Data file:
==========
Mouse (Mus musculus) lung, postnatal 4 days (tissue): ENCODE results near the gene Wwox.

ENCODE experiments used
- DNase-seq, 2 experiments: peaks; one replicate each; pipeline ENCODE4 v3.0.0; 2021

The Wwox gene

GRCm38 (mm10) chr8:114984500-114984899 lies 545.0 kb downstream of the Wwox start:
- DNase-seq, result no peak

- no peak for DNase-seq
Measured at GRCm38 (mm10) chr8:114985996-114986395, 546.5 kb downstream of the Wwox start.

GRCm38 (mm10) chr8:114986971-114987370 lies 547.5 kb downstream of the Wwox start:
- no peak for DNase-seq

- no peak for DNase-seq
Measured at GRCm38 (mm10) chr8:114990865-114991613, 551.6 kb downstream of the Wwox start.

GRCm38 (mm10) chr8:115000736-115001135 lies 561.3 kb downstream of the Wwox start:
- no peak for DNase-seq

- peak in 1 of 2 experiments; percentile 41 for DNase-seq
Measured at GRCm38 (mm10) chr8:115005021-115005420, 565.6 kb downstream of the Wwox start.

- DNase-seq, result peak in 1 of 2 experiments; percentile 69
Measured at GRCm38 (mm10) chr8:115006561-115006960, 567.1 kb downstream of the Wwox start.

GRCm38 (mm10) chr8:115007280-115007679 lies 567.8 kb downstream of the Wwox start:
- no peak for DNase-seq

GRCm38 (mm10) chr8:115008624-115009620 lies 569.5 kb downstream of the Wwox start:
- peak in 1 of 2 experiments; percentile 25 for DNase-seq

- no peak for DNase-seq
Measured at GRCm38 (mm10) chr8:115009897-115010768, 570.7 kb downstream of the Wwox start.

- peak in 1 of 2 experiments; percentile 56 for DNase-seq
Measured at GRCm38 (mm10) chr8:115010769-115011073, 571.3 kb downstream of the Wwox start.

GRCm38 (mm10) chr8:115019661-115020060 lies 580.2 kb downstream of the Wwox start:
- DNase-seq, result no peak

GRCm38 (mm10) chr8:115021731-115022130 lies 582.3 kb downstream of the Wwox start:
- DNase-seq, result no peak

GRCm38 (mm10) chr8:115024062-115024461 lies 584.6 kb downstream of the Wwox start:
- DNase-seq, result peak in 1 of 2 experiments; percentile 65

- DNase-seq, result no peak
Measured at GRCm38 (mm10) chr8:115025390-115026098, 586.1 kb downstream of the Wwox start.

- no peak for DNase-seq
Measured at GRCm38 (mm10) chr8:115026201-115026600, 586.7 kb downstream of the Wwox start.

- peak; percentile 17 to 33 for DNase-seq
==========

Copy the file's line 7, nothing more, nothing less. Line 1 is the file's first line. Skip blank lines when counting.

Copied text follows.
- no peak for DNase-seq